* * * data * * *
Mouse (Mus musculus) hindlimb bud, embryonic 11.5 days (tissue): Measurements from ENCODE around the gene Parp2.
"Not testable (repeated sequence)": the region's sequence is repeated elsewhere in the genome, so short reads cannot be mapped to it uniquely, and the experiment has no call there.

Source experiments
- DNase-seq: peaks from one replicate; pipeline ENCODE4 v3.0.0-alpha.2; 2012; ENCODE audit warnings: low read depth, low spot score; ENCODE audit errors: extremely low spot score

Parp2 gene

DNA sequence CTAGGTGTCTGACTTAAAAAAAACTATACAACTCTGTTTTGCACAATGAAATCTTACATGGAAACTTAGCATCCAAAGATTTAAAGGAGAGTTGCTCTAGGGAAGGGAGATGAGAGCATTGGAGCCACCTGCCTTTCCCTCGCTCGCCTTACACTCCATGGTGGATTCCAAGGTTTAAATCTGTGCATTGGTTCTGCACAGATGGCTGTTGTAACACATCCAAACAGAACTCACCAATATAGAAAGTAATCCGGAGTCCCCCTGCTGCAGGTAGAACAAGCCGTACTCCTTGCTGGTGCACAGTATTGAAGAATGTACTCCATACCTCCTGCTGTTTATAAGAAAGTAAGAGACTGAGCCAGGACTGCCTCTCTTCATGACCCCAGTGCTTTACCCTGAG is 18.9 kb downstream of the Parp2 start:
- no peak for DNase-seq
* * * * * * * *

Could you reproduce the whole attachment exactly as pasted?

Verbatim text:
Mouse (Mus musculus) hindlimb bud, embryonic 11.5 days (tissue): Measurements from ENCODE around the gene Parp2.
"Not testable (repeated sequence)": the region's sequence is repeated elsewhere in the genome, so short reads cannot be mapped to it uniquely, and the experiment has no call there.

Source experiments
- DNase-seq: peaks from one replicate; pipeline ENCODE4 v3.0.0-alpha.2; 2012; ENCODE audit warnings: low read depth, low spot score; ENCODE audit errors: extremely low spot score

Parp2 gene

DNA sequence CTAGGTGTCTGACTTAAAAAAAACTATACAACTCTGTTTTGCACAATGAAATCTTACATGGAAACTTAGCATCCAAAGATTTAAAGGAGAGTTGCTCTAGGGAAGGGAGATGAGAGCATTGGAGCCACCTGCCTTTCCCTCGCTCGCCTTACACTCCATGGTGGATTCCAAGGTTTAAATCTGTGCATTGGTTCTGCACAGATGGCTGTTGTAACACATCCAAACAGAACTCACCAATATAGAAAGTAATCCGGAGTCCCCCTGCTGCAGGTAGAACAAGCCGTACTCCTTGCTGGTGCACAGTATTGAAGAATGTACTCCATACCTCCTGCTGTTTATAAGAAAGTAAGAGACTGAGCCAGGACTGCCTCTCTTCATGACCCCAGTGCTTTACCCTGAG is 18.9 kb downstream of the Parp2 start:
- no peak for DNase-seq